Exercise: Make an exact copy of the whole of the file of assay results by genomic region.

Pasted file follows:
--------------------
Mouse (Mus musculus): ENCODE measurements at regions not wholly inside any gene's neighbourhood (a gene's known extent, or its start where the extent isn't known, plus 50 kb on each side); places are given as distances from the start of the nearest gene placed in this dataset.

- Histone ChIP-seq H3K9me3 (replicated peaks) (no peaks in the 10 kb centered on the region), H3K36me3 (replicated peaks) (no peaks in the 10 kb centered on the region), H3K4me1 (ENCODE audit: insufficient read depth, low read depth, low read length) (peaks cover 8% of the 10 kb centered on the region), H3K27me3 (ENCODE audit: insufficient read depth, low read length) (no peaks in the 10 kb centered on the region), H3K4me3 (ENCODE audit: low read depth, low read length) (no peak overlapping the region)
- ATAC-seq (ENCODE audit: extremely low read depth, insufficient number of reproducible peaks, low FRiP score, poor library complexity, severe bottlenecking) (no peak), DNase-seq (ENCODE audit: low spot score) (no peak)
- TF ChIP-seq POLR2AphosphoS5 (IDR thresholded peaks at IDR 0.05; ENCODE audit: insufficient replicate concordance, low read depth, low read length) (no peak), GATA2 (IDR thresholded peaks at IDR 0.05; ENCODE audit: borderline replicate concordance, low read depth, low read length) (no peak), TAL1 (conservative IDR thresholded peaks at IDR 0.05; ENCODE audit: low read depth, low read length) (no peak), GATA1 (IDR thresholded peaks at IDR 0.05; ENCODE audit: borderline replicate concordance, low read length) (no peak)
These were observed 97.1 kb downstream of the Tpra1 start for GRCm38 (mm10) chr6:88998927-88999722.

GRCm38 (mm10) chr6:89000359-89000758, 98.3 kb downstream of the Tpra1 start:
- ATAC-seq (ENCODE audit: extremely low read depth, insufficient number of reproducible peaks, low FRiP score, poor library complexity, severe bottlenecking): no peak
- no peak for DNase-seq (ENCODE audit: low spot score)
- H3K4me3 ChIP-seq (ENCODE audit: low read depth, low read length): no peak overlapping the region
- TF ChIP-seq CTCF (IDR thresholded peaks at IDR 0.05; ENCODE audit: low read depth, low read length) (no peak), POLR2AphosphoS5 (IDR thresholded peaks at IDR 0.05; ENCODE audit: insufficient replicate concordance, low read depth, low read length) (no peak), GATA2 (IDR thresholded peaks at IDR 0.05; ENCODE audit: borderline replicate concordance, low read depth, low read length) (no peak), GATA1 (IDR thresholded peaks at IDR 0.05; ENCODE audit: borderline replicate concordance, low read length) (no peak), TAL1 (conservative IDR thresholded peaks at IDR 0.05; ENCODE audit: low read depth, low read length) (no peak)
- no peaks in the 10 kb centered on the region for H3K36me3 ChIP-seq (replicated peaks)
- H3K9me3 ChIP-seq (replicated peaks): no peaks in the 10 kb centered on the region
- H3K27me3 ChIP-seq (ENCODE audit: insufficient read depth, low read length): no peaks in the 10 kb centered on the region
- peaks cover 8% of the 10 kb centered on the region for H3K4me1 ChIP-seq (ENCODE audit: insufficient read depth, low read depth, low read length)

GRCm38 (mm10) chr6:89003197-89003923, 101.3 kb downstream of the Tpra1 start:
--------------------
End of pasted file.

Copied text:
Mouse (Mus musculus): ENCODE measurements at regions not wholly inside any gene's neighbourhood (a gene's known extent, or its start where the extent isn't known, plus 50 kb on each side); places are given as distances from the start of the nearest gene placed in this dataset.

- Histone ChIP-seq H3K9me3 (replicated peaks) (no peaks in the 10 kb centered on the region), H3K36me3 (replicated peaks) (no peaks in the 10 kb centered on the region), H3K4me1 (ENCODE audit: insufficient read depth, low read depth, low read length) (peaks cover 8% of the 10 kb centered on the region), H3K27me3 (ENCODE audit: insufficient read depth, low read length) (no peaks in the 10 kb centered on the region), H3K4me3 (ENCODE audit: low read depth, low read length) (no peak overlapping the region)
- ATAC-seq (ENCODE audit: extremely low read depth, insufficient number of reproducible peaks, low FRiP score, poor library complexity, severe bottlenecking) (no peak), DNase-seq (ENCODE audit: low spot score) (no peak)
- TF ChIP-seq POLR2AphosphoS5 (IDR thresholded peaks at IDR 0.05; ENCODE audit: insufficient replicate concordance, low read depth, low read length) (no peak), GATA2 (IDR thresholded peaks at IDR 0.05; ENCODE audit: borderline replicate concordance, low read depth, low read length) (no peak), TAL1 (conservative IDR thresholded peaks at IDR 0.05; ENCODE audit: low read depth, low read length) (no peak), GATA1 (IDR thresholded peaks at IDR 0.05; ENCODE audit: borderline replicate concordance, low read length) (no peak)
These were observed 97.1 kb downstream of the Tpra1 start for GRCm38 (mm10) chr6:88998927-88999722.

GRCm38 (mm10) chr6:89000359-89000758, 98.3 kb downstream of the Tpra1 start:
- ATAC-seq (ENCODE audit: extremely low read depth, insufficient number of reproducible peaks, low FRiP score, poor library complexity, severe bottlenecking): no peak
- no peak for DNase-seq (ENCODE audit: low spot score)
- H3K4me3 ChIP-seq (ENCODE audit: low read depth, low read length): no peak overlapping the region
- TF ChIP-seq CTCF (IDR thresholded peaks at IDR 0.05; ENCODE audit: low read depth, low read length) (no peak), POLR2AphosphoS5 (IDR thresholded peaks at IDR 0.05; ENCODE audit: insufficient replicate concordance, low read depth, low read length) (no peak), GATA2 (IDR thresholded peaks at IDR 0.05; ENCODE audit: borderline replicate concordance, low read depth, low read length) (no peak), GATA1 (IDR thresholded peaks at IDR 0.05; ENCODE audit: borderline replicate concordance, low read length) (no peak), TAL1 (conservative IDR thresholded peaks at IDR 0.05; ENCODE audit: low read depth, low read length) (no peak)
- no peaks in the 10 kb centered on the region for H3K36me3 ChIP-seq (replicated peaks)
- H3K9me3 ChIP-seq (replicated peaks): no peaks in the 10 kb centered on the region
- H3K27me3 ChIP-seq (ENCODE audit: insufficient read depth, low read length): no peaks in the 10 kb centered on the region
- peaks cover 8% of the 10 kb centered on the region for H3K4me1 ChIP-seq (ENCODE audit: insufficient read depth, low read depth, low read length)

GRCm38 (mm10) chr6:89003197-89003923, 101.3 kb downstream of the Tpra1 start: